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We humans have a dual nature – we can act more savagely than the most voracious predator, or we can evince a caring, compassionate aspect that goes back more than a million years.
Human violence has many causes, from individual inclinations to group, cultural, or national hatreds. Even the differences between the religions of God have been the cause of violent actions one against the other, a fact that continues to this day. Heaven forbid!
The Baha’i teachings have much to say about the abominations of war and what our response to violence should be:
… war is made for the satisfaction of men’s ambition; for the sake of worldly gain to the few, terrible misery is brought to numberless homes, breaking the hearts of hundreds of men and women!
How many widows mourn their husbands, how many stories of savage cruelty do we hear! How many little orphaned children are crying for their dead fathers, how many women are weeping for their slain sons!
There is nothing so heartbreaking and terrible as an outburst of human savagery!
I charge you all that each one of you concentrate all the thought of your heart on love and unity. When a thought of war comes, oppose it by a stronger thought of peace. A thought of hatred must be destroyed by a more powerful thought of love. Thoughts of war bring destruction to all harmony, well-being, restfulness and content.
Thoughts of love are constructive of brotherhood, peace, friendship, and happiness.
When soldiers of the world draw their swords to kill, soldiers of God clasp each other’s hands! So may all the savagery of man disappear by the Mercy of God, working through the pure in heart and the sincere of soul. Do not think the peace of the world an ideal impossible to attain! – Abdu’l-Baha, Paris Talks, pp. 29-30.
It would be naïve today to imagine one person changing history with a greater thought of love, even at a great price – or would it? Actually, we have many examples of just that:
- The Buddha: Critical of the caste structure of Hindu society, the Buddha taught a middle path of right thinking and non-violence.
- Jesus Christ: He taught a message of love and forgiveness during a brutal period of Roman occupation. His Christian ideals would later be adopted by the Roman Empire, ensuring the spread of his philosophy and teachings all over Europe.
- Baha’u’llah, the prophet and founder of the Baha’i Faith, whose Faith teaches peace, unity and non-violence, and has spread all around the globe.
Each of these individuals and many more, some the founders of great world Faiths and others leaders of large groups of people, lived lives of peace, resilience and spiritual grace. They demonstrated, through not just their words but their actions, that human beings could transcend the tribal, religious and national loyalties that lead to hatred and violence, and instead come together in harmony. They taught that we could all live in accordance with the better angels of our nature rather than descending into violence.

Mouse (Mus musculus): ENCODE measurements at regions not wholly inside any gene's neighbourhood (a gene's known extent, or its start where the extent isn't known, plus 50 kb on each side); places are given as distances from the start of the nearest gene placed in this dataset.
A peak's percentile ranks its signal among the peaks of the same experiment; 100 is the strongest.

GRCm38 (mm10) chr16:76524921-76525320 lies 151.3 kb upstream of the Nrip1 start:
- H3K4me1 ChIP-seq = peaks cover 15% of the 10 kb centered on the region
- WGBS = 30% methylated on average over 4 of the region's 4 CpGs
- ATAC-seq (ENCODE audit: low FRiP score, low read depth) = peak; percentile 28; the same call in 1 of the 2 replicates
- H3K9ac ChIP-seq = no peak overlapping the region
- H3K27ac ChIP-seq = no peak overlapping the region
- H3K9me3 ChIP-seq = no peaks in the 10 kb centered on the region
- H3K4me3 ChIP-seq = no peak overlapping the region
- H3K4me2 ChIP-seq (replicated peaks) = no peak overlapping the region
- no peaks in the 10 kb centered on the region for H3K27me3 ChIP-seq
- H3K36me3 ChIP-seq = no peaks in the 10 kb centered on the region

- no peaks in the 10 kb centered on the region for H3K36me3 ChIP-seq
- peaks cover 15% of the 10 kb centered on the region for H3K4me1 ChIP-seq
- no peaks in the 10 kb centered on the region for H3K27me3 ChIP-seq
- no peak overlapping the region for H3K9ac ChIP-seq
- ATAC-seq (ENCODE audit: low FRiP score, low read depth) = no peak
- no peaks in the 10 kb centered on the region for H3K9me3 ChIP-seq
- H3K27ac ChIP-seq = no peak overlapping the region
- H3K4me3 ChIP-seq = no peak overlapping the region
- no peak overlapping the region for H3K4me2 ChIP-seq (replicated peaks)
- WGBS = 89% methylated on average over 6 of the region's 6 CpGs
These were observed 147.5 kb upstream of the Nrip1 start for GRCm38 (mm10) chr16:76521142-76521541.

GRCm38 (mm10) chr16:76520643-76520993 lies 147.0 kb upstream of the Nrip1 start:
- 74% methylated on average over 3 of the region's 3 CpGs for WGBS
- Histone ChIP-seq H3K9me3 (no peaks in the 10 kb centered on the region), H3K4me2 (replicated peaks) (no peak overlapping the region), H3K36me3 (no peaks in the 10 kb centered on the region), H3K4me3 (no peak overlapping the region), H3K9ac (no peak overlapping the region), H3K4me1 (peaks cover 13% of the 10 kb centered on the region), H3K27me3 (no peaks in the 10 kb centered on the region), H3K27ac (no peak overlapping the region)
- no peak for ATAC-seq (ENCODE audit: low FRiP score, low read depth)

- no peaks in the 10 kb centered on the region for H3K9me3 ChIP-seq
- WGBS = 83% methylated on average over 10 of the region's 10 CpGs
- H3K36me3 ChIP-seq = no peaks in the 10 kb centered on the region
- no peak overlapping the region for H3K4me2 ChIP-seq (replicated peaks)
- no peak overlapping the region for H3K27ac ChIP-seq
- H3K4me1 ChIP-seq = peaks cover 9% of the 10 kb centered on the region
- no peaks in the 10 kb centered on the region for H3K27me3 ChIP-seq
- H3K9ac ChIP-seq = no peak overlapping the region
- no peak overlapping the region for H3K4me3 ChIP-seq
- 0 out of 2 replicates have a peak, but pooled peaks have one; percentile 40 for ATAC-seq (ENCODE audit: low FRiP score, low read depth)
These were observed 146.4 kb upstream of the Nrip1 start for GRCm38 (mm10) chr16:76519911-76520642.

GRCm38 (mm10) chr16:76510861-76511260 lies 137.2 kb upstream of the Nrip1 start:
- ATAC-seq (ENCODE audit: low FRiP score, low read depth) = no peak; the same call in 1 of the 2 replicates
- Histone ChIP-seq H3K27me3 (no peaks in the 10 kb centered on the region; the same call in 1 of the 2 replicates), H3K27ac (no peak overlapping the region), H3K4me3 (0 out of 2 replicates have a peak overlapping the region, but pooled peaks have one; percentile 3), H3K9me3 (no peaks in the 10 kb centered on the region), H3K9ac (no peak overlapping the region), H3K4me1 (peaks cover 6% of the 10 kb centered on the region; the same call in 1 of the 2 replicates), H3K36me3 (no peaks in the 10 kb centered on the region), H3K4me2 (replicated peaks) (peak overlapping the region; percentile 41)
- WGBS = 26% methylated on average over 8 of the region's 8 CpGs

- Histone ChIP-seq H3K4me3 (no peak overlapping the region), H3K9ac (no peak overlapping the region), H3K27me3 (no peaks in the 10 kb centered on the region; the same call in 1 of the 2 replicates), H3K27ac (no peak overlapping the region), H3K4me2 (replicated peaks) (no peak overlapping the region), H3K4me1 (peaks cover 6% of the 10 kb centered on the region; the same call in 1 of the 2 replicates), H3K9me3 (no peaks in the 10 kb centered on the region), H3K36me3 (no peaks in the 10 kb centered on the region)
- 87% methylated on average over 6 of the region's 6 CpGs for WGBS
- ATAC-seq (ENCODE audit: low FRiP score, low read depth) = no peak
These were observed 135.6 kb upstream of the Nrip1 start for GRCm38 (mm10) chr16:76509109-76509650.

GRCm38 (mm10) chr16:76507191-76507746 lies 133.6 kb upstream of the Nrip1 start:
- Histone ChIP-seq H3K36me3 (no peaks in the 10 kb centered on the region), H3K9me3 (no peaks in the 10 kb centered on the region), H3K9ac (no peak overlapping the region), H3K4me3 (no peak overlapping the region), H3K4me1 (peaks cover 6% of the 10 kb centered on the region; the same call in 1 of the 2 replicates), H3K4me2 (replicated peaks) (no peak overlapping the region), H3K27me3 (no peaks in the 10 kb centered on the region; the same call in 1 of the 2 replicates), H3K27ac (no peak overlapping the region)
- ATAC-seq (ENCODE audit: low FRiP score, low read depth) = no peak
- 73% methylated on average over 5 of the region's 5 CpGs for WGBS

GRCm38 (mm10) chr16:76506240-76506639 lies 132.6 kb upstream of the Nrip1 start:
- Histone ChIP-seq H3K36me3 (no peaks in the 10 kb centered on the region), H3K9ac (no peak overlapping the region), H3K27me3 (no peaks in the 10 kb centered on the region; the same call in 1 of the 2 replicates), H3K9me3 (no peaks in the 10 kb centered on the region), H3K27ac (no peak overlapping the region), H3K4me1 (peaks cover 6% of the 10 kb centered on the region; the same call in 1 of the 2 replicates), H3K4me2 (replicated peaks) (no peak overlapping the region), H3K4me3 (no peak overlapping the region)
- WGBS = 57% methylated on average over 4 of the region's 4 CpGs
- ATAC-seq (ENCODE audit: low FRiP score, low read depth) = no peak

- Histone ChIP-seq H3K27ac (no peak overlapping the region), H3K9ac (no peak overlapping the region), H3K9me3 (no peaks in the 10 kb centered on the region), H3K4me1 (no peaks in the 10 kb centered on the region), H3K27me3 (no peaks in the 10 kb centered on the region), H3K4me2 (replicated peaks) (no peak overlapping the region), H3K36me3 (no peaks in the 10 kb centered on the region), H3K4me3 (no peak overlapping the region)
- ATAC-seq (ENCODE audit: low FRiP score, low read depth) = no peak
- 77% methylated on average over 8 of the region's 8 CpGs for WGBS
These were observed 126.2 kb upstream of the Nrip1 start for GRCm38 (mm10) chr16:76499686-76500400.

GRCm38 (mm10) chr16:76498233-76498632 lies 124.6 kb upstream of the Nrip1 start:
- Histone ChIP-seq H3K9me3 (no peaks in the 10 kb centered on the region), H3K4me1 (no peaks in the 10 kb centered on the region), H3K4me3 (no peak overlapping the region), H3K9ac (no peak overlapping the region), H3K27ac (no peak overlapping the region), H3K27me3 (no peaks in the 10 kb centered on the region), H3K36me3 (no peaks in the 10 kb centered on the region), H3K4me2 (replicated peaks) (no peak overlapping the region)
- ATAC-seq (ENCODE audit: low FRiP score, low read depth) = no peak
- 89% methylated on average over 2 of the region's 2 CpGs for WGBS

But at the core of human violence lie our own human frailties and inclinations toward greed, power, control, and domination, all of which can be sublimated, the Baha’i teachings say, to higher-level modes of altruism and goodwill through the exercise of love:
The power of the Holy Spirit, enlightening man’s intelligence, has enabled him to discover means of bending many natural laws to his will. He flies through the air, floats on the sea, and even moves under the waters.
All this proves how man’s intelligence has been enabled to free him from the limitations of nature, and to solve many of her mysteries. Man, to a certain extent, has broken the chains of matter.
The Holy Spirit will give to man greater powers than these, if only he will strive after the things of the spirit and endeavor to attune his heart to the Divine infinite love.
When you love a member of your family or a compatriot, let it be with a ray of the Infinite Love! Let it be in God, and for God! Wherever you find the attributes of God love that person, whether he be of your family or of another. Shed the light of a boundless love on every human being whom you meet, whether of your country, your race, your political party, or of any other nation, color or shade of political opinion. Heaven will support you while you work in this ingathering of the scattered peoples of the world beneath the shadow of the almighty tent of unity. – Abdu’l-Baha, Paris Talks, p. 38.
We don’t often talk to our friends or neighbors about the Holy Spirit and divine infinite love, but perhaps it’s time we do.
First, we must believe we are capable of being influenced by the Holy Spirit, and second, in the never-failing power of love to overcome any proclivities brought on by our animal nature toward violence.
Before that, we must believe that we have the power to change, that all human beings have the the power to change.
We must believe in the innate kindness and capacity of humanity to care for each other, not destroy each other.